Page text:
The thyroid is a vitally important hormonal gland that plays an essential role in metabolism, growth, and maturation of the human body. The thyroid produces and releases into the circulation at least two potent hormones, thyroxine (T4) and triiodothyronine (T3), which influence basal metabolic processes and enhance oxygen consumption in nearly all body tissues. Thyroid hormones also influence growth, temperature regulation, lipid and carbohydrate metabolism, cardiac myocyte activity, reproduction, cognitive functioning, and bone development.
Hypothyroidism is the insufficient production of thyroid hormone. Overt hypothyroidism is present in 0.1-2% of all adults, with 15% of older women meeting the criteria for subclinical hypothyroidism. Worldwide, iodine deficiency is the most common cause of hypothyroidism.
In the United States, where salt is fortified with iodine, autoimmune thyroiditis or Hashimoto’s thyroiditis is the most common type of hypothyroidism. In autoimmune thyroiditis there is cellmediated antibody destruction of the thyroid gland. The second leading cause of hypothyroidism is iatrogenic—including situations when surgery, medications, or radiation have affected the functioning of the gland.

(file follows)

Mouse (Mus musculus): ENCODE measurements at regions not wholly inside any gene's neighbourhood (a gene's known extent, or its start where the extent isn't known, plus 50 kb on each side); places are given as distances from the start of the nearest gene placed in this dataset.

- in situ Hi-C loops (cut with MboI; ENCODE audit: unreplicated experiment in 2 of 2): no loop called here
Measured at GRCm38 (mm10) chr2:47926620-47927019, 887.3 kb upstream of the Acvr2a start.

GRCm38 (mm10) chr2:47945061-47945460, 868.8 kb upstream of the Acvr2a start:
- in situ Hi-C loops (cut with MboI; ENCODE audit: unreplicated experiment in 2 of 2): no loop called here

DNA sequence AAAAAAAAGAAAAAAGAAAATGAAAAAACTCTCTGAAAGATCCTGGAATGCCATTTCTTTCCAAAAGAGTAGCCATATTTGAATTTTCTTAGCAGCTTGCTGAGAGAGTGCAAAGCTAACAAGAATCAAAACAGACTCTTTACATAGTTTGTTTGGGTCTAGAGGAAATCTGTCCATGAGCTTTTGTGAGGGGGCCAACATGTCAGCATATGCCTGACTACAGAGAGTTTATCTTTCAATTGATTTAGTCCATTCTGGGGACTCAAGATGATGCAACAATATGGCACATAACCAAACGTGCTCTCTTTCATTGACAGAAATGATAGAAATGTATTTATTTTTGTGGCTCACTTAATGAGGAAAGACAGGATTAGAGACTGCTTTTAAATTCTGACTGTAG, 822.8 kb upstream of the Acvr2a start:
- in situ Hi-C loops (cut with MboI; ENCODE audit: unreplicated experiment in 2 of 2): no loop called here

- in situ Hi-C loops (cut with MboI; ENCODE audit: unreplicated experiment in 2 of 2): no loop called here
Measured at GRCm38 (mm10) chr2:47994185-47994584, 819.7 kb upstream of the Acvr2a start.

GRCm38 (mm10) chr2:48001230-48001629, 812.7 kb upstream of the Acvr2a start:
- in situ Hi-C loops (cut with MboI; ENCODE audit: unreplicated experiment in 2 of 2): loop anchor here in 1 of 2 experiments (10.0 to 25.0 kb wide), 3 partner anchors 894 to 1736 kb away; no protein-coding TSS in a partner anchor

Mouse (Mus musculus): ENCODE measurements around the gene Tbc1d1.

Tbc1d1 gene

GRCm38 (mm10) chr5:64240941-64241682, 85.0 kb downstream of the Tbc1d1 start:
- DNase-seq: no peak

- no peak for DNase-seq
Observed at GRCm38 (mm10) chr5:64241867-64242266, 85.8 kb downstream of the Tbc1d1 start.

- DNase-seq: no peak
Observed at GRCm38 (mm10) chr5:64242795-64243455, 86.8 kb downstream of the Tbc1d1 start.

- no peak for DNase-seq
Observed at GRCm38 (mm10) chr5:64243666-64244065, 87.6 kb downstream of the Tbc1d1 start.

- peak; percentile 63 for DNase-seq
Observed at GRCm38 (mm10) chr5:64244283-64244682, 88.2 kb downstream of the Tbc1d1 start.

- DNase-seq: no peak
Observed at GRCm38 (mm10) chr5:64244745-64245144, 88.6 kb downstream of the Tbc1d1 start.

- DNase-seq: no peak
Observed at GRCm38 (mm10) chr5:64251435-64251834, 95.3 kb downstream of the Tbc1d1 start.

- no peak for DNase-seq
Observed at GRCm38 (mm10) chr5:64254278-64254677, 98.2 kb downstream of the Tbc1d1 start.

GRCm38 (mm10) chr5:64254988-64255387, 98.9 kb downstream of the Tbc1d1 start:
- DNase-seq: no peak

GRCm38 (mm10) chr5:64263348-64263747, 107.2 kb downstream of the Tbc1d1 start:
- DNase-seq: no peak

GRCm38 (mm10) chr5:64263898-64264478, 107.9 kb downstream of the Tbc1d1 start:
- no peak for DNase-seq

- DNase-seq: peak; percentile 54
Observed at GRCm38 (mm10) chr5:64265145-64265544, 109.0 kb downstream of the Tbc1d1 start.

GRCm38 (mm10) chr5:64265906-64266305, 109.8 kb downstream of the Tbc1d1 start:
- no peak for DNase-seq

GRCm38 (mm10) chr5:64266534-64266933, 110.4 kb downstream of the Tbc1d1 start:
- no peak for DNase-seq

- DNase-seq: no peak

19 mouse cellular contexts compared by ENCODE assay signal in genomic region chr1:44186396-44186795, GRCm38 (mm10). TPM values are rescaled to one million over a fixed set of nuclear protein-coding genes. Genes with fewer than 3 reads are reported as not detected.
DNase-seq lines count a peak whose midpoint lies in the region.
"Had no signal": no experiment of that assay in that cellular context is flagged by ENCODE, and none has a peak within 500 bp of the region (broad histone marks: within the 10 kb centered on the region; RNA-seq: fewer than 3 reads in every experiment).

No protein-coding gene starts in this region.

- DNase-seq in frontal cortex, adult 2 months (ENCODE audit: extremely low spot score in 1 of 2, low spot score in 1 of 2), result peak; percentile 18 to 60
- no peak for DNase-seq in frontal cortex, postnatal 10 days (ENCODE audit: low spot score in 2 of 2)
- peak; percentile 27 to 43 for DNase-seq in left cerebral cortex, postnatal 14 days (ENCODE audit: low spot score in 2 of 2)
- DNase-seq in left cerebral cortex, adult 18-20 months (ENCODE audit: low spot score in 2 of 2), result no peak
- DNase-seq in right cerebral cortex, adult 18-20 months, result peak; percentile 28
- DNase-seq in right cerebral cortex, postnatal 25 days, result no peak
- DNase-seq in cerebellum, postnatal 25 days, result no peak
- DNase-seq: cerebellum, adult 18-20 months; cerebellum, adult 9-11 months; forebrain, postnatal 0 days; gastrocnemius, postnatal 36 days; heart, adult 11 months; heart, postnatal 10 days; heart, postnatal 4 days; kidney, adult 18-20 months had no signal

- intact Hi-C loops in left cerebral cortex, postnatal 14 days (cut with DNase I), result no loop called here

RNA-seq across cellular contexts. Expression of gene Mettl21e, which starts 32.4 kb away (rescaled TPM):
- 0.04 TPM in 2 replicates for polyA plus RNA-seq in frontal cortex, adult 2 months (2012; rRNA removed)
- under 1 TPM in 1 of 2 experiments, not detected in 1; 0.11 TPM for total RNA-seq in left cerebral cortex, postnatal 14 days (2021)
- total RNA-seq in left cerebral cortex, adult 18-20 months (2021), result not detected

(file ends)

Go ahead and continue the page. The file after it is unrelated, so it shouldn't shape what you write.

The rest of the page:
Because the thyroid affects so many different physiologic processes in the body, the clinical signs of hypothyroidism are variable from one individual to another. Some patients present with mild symptoms in spite of having low levels of circulating thyroid hormones, while some patients have more significant symptoms despite only mildly abnormal lab testing.
Common Symptoms of Hypothyroidism
- Dry skin and nails
- Cold intolerance
- Hair loss
- Concentration or memory problems
- Weight gain
- Bradycardia and hypothermia
- Carpal tunnel symptoms
- Menorrhagia, irregular menses, or infertility
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Disclaimer: This information is for general education. Please work with your health care practitioner to use it in the best way possible to promote your health.